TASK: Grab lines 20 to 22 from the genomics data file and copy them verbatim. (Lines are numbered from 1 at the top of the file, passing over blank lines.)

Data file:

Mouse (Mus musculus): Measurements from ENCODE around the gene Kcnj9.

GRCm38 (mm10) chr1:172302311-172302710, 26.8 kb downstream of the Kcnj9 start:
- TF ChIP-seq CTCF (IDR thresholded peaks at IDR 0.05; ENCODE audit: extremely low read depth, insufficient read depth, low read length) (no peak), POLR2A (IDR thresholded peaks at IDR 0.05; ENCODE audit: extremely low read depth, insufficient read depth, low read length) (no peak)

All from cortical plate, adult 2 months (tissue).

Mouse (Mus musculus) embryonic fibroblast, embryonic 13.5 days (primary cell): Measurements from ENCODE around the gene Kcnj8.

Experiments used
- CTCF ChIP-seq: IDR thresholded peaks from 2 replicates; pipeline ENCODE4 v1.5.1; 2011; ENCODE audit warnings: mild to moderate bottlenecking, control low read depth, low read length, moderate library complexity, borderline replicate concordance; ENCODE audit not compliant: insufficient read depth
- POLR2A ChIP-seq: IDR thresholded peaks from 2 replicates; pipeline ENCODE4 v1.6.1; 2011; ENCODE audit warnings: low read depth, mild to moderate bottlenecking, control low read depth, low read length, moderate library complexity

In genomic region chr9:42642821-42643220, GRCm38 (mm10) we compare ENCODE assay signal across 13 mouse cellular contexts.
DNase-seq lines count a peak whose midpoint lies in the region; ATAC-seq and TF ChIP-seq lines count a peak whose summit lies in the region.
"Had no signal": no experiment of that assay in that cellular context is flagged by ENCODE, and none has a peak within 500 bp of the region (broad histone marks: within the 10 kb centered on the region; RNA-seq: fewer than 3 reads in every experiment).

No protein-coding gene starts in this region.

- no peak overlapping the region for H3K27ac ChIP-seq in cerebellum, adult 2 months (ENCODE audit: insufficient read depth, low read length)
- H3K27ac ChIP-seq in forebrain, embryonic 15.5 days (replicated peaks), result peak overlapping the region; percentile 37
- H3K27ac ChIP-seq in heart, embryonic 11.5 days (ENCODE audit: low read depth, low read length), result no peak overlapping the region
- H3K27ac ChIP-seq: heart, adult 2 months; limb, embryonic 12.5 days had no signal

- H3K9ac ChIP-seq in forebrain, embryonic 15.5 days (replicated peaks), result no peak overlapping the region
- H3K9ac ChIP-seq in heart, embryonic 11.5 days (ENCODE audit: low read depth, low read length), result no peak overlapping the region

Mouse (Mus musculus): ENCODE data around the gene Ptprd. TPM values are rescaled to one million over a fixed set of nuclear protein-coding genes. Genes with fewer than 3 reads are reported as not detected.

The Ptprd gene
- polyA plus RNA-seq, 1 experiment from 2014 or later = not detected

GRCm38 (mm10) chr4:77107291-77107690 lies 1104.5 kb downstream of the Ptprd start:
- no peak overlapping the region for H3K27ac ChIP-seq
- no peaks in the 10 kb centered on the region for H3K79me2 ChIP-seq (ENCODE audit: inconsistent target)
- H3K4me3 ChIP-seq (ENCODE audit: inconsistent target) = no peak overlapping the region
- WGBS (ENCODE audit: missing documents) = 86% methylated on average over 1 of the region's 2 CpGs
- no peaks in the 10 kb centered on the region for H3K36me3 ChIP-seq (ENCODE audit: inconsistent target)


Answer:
The Ptprd gene
- polyA plus RNA-seq, 1 experiment from 2014 or later = not detected

GRCm38 (mm10) chr4:77107291-77107690 lies 1104.5 kb downstream of the Ptprd start: